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Re: New MANIAC book is out!



David Marjanovic <david.marjanovic@gmx.at> wrote:


> David Burnham (2 February 2010): Maniraptoran "Dinosaurs":
> Paleoenvironment, Paleoecology, and Evolution. VDM ( =
> Verlag Dr. Müller). Paperback, 128 pp.
> 
> Yes, scare quotes in the title. Yes, a German publisher.


And yes, we've seen it all before.  The gist of the book was presaged in a 
paper from a few years ago:


http://dml.cmnh.org/2007Nov/msg00381.html
http://dml.cmnh.org/2007Nov/msg00401.html


> Maniraptora includes the first known bird, Archaeopteryx,
> the small, four-winged, feathered glider, Microraptor, and
> the terrestrial runner Bambiraptor. 


There is no justifiable reason for interpreting _Microraptor_ and _Bambiraptor_ 
as having highly contrasting lifestyles.  They both have essentially the same 
morphology - so why is one regarded as a "feathered glider" and the other as a 
"terrestrial runner"?  Osteologically, there is very little difference between 
the two.  It's only because _Microraptor_ specimens come preserved with 
integument that we can infer that this little dromaeosaurid was likely capable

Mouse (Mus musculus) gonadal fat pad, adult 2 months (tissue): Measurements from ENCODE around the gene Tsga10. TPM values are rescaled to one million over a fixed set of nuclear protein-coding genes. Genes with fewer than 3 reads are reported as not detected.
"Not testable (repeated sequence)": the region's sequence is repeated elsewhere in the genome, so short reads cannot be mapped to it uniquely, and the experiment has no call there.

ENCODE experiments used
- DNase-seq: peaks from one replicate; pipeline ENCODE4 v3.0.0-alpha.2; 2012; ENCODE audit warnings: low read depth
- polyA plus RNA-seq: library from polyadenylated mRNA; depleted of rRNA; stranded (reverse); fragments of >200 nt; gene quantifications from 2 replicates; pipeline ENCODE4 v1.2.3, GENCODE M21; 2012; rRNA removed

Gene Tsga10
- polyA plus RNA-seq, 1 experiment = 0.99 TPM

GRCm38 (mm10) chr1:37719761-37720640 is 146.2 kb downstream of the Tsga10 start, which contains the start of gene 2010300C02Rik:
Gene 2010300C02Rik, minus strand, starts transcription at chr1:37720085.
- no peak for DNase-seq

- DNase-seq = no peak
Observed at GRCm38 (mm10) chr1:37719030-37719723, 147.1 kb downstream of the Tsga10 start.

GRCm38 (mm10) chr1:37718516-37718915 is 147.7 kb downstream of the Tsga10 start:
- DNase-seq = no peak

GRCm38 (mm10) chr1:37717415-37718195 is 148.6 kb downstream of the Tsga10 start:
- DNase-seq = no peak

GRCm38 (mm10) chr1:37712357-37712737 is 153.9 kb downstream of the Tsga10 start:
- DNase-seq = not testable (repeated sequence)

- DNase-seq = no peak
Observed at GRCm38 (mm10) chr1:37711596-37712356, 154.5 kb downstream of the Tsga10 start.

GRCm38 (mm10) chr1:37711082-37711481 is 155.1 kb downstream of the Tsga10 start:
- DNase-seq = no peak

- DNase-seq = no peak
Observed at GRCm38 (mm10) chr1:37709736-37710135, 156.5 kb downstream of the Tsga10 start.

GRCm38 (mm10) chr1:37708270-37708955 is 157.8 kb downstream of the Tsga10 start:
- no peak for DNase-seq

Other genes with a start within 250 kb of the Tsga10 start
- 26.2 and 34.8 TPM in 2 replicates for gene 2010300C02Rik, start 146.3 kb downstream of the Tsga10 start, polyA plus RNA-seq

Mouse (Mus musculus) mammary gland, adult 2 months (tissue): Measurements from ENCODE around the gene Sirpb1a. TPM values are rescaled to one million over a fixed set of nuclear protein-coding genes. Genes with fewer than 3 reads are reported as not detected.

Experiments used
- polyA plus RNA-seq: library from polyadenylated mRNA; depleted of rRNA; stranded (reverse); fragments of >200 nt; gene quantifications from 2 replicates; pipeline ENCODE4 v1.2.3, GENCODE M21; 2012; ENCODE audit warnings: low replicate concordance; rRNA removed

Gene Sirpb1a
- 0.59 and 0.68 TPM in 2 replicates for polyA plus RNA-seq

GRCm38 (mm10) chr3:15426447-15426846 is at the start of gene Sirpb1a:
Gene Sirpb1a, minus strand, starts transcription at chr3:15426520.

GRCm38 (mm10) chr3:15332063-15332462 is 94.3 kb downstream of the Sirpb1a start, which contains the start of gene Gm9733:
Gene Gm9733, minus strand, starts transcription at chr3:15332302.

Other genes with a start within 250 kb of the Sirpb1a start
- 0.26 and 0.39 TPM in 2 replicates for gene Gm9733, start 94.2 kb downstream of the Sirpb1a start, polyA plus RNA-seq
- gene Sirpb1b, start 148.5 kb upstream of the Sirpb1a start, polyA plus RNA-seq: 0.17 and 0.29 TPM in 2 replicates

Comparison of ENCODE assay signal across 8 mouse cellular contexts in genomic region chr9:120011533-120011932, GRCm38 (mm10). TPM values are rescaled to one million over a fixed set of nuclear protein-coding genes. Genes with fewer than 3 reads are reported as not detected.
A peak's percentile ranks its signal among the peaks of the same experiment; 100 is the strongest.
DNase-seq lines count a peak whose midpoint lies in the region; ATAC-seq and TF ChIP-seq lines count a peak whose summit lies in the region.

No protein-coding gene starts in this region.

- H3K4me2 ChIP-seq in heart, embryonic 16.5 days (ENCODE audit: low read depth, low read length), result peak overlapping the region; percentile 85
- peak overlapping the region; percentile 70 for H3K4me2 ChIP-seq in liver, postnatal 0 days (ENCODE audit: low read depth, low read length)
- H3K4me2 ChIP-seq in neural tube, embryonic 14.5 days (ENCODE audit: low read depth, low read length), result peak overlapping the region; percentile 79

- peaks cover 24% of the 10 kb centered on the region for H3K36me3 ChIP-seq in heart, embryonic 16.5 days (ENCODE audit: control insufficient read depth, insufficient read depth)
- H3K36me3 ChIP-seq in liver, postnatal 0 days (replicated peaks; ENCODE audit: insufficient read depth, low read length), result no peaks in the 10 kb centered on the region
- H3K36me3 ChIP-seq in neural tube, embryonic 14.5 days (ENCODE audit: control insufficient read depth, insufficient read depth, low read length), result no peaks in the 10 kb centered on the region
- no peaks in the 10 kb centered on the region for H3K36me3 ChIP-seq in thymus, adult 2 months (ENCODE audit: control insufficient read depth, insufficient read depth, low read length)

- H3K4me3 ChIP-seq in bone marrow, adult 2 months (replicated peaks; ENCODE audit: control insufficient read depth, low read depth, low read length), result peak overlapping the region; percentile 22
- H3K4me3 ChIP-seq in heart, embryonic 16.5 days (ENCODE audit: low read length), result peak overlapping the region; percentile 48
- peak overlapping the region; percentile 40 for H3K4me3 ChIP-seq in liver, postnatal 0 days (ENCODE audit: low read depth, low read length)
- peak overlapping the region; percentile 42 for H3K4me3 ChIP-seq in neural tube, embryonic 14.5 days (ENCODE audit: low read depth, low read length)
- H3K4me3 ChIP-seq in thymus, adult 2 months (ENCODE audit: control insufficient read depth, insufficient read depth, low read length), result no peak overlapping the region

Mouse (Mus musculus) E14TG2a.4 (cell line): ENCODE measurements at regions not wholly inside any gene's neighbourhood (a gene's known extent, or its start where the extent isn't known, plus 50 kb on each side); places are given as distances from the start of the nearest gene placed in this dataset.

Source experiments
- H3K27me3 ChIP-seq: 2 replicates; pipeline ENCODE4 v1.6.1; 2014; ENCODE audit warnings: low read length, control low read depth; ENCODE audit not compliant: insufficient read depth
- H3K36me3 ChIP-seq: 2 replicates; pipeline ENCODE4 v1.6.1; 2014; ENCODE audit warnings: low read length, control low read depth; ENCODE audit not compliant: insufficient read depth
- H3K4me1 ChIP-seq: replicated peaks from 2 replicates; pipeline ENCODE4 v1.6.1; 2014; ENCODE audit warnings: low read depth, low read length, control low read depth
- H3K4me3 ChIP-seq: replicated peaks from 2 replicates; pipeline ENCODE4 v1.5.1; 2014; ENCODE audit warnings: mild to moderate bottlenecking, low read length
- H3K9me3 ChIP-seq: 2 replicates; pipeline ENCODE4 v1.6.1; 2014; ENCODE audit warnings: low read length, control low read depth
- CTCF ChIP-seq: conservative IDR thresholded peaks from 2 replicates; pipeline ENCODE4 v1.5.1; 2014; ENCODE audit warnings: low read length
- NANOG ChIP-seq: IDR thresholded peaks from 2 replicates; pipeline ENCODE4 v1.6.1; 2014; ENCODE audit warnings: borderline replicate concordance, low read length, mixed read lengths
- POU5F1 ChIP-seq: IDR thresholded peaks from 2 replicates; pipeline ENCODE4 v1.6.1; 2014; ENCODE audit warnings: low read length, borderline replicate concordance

of aerial behavior.  But there is no preserved integument for _Bambiraptor_, so 
it remains an open question whether it was a glider or not.    

In fact, according to Senter's work, _Bambiraptor_ is the only theropod to have 
a prehensile manus.  This is a trait that might actually be considered 
appropriate for a tree-climbing animal...  


> The discovery of a gliding stage within the
> dromaeosaurs confounds the currently suggested evolutionary
> framework and lacks predictability for origin of flight
> scenarios. 


Well, this is just plain nonsense.  Again the author is deliberately conflating 
the origin of birds (a phylogenetic issue) with the origin of flight (an 
ecomorphological issue).  Sure, the two are intimately interwoven; but they are 
not one and the same.  Phylogeny tells us the most parsimonious pathway by 
which characters were gained (or lost).  The ecomorphological hypothesis on the 
origin of flight has to be consistent with this pathway.  


A theropod origin of birds does *not* equal a "ground-up" origin of flight.  
Phylogeny seems to be telling us that certain flight-related characters (i.e., 
characters that form part of the flight apparatus) evolved on the ground, 
whereas others evolved specifically for aerial locomotion.  So to answer the 
question "Was the origin of avian flight ground-up or trees-down?"  I would 
reply, "Yes!".  It was both.



Cheers

Tim